The perception of post-call IVR surveying is that contact center agents are unable to bias survey results in a stealth mode (blind-to-the-rep) transfer process. But agents must release the call before the caller can get to the survey. This is true for both premise-based and hosted survey systems. Consider that in the majority of contact center environments, the practice is for agents to wait for the caller to end the call. They are conditioned to never hang up on a customer!
Consider a treasured career representative that has been serving customers for over 10 years which could easily be over 500,000 served and now…you must start hanging up on customers because of this new survey process. This new post-call IVR surveying process requires a behavior change for you that you are expected to execute on each and every call. Will you be able to change 10 years of habit?
Let’s assume they can handle it…because they are a top performer. The behavior change is working and callers are being released by you and other contact center agents. Callers are being automatically transferred to the post-call IVR survey.
You will start to get callers saying they tried to take the survey and they waited on the line and nothing happened so they called back. Then negative surveys start showing up on other agents’ scorecards and you don’t know why. You wonder if there is something wrong with the survey system. How is this possible? It doesn’t take much for some agents to figure out that if they don’t disconnect, the caller doesn’t go to the survey. If they suspect a caller to be dissatisfied, all they need to do is be quiet after the interaction and wait until the caller releases the call. When the caller releases the call it is gone and no longer attached to them. They will successfully prevent the customer from participating in the post-call IVR survey.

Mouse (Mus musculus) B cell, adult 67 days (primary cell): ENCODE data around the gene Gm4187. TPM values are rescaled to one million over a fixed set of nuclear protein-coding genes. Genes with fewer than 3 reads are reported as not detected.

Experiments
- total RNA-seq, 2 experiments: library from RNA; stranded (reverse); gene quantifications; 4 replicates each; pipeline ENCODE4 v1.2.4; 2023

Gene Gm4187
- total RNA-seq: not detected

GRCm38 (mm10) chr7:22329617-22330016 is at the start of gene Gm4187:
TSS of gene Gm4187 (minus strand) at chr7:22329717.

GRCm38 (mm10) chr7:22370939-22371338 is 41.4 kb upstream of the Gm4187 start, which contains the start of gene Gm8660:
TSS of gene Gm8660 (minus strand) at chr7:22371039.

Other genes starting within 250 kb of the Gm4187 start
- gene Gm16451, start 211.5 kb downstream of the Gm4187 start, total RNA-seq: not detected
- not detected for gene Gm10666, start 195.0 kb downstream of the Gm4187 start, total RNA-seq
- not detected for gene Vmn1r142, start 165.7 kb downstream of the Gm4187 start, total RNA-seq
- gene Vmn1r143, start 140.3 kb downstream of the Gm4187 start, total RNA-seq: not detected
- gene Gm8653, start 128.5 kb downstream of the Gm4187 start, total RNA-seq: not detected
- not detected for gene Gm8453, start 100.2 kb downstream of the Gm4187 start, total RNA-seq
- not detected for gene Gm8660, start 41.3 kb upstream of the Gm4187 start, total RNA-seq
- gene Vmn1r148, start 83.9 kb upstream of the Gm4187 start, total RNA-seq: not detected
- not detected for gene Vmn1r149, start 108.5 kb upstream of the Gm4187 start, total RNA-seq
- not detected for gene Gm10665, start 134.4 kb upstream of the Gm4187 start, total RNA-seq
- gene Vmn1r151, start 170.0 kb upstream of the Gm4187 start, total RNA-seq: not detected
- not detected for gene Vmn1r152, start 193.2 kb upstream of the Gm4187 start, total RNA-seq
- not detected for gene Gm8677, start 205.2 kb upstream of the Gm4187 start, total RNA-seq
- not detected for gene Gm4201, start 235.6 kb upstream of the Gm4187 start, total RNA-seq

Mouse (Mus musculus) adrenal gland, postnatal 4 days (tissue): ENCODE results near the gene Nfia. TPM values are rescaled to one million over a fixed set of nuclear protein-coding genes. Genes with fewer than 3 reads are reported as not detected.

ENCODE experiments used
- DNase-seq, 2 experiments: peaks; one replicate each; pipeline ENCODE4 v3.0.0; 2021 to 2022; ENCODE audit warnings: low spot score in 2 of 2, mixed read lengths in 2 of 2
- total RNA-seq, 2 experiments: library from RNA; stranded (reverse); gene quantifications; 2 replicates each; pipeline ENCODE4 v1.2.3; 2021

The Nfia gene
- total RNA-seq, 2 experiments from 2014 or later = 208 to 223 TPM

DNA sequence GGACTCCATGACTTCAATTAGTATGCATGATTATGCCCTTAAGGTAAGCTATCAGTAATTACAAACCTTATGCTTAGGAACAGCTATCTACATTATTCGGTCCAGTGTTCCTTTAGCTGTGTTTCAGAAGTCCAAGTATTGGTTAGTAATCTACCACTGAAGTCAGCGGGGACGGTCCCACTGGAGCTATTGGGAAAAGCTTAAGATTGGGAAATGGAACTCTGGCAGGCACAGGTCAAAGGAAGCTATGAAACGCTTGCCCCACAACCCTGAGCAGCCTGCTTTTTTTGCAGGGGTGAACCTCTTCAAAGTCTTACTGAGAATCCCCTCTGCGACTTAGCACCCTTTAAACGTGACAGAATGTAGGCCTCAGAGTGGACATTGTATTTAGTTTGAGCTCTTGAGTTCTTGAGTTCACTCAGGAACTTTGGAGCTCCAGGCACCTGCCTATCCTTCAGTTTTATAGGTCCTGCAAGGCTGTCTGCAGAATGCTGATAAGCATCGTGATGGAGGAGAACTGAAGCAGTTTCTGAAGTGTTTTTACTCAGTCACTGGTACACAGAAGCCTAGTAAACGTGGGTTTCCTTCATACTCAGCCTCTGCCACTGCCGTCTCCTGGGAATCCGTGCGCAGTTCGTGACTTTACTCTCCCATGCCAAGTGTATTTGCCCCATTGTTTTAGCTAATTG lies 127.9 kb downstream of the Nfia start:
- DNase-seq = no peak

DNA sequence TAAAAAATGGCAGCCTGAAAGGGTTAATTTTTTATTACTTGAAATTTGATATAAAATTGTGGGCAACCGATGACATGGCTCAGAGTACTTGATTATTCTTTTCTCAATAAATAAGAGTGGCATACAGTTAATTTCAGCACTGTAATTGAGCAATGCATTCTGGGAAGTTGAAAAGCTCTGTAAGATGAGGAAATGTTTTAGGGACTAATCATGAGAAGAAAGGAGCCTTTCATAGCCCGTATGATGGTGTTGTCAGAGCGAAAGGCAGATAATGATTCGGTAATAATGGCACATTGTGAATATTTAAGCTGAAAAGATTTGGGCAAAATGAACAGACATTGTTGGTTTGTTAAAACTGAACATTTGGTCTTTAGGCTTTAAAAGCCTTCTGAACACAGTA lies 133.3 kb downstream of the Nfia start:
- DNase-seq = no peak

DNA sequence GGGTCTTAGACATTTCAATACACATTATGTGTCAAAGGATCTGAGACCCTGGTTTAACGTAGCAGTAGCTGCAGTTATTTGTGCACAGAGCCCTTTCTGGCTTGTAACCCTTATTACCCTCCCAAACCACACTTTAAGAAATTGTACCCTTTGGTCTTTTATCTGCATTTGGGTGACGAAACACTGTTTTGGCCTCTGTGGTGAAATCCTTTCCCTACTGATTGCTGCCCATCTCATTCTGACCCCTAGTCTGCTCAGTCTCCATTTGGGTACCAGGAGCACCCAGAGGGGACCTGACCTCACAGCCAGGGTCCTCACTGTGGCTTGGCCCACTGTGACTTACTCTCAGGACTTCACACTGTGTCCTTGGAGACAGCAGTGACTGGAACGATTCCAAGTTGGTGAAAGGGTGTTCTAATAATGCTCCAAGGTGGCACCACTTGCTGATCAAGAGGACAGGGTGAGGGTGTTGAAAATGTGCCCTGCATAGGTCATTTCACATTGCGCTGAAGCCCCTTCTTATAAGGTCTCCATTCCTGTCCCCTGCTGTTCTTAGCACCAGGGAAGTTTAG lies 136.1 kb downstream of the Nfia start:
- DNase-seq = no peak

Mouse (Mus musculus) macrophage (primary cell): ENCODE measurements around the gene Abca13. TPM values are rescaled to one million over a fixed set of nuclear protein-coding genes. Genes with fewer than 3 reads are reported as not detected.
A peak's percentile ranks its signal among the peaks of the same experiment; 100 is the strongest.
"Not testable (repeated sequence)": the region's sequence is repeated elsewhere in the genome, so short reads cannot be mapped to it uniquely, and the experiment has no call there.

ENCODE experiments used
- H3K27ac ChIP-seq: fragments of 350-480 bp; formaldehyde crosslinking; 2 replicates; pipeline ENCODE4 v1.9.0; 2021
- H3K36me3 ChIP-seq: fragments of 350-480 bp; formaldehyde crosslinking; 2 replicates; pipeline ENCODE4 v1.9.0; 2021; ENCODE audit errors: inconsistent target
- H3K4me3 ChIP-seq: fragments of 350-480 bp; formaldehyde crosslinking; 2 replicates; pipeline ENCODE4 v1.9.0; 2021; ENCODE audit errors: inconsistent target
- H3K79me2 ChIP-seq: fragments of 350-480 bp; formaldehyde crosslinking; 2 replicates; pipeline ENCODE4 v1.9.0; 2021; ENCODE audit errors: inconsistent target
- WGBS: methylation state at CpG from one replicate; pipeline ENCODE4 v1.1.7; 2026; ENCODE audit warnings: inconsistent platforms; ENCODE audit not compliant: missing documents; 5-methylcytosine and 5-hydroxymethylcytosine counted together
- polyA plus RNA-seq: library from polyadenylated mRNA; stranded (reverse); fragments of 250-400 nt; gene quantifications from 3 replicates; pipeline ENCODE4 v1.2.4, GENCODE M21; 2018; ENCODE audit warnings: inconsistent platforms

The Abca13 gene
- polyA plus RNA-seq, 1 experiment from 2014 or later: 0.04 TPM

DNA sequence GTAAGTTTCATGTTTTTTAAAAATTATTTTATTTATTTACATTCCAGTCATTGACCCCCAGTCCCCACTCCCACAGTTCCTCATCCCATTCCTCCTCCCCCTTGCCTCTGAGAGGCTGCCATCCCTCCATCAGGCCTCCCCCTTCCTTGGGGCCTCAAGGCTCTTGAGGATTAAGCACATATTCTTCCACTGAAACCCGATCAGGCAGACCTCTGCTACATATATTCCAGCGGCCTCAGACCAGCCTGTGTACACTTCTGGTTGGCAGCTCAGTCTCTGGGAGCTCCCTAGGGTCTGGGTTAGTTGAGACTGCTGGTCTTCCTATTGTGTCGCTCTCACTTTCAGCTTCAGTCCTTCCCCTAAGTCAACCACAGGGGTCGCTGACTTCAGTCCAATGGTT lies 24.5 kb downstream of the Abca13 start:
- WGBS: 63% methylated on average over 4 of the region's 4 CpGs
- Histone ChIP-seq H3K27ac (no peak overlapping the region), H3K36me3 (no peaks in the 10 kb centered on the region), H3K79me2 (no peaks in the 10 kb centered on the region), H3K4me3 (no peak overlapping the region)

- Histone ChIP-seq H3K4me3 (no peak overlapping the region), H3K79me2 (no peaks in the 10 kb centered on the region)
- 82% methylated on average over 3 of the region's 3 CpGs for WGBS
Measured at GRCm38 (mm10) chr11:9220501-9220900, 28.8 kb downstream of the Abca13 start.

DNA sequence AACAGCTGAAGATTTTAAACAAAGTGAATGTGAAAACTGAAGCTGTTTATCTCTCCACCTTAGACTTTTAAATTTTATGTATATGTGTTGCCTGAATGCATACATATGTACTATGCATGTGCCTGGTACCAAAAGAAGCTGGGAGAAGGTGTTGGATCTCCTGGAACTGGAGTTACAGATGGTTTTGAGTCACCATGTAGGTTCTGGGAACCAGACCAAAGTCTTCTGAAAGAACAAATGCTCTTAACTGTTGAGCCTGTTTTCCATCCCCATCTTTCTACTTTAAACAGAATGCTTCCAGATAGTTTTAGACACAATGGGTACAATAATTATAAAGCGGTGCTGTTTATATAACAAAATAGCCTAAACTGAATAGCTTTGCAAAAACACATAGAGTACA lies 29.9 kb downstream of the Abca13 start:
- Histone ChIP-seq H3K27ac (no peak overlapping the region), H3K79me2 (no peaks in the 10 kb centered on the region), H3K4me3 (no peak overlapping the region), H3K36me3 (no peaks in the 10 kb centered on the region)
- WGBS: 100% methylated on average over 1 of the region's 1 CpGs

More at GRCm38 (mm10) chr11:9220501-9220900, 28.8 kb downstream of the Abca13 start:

So if the purpose of the stealth mode transfer process is to eliminate contact center agents from cheating the system, was this accomplished?
Callers are Conditioned Too
Remember callers must also be changed to fight the natural reaction to hang up at the end of the call with a stealth mode transfer. If they remember after the hang-up, the issue starts – repeat call, incorrect assignment (if selected again) of the rep who initially served the caller, and so on.
Assigning the Surveys
As you can see contact center agents can influence who reaches the post-call IVR survey even in a stealth mode transfer process. If contact center agents are expected to own their performance they will need individual scorecards. Technology often contaminates the connection between the contact center agent providing the service and the agent assigned the survey result.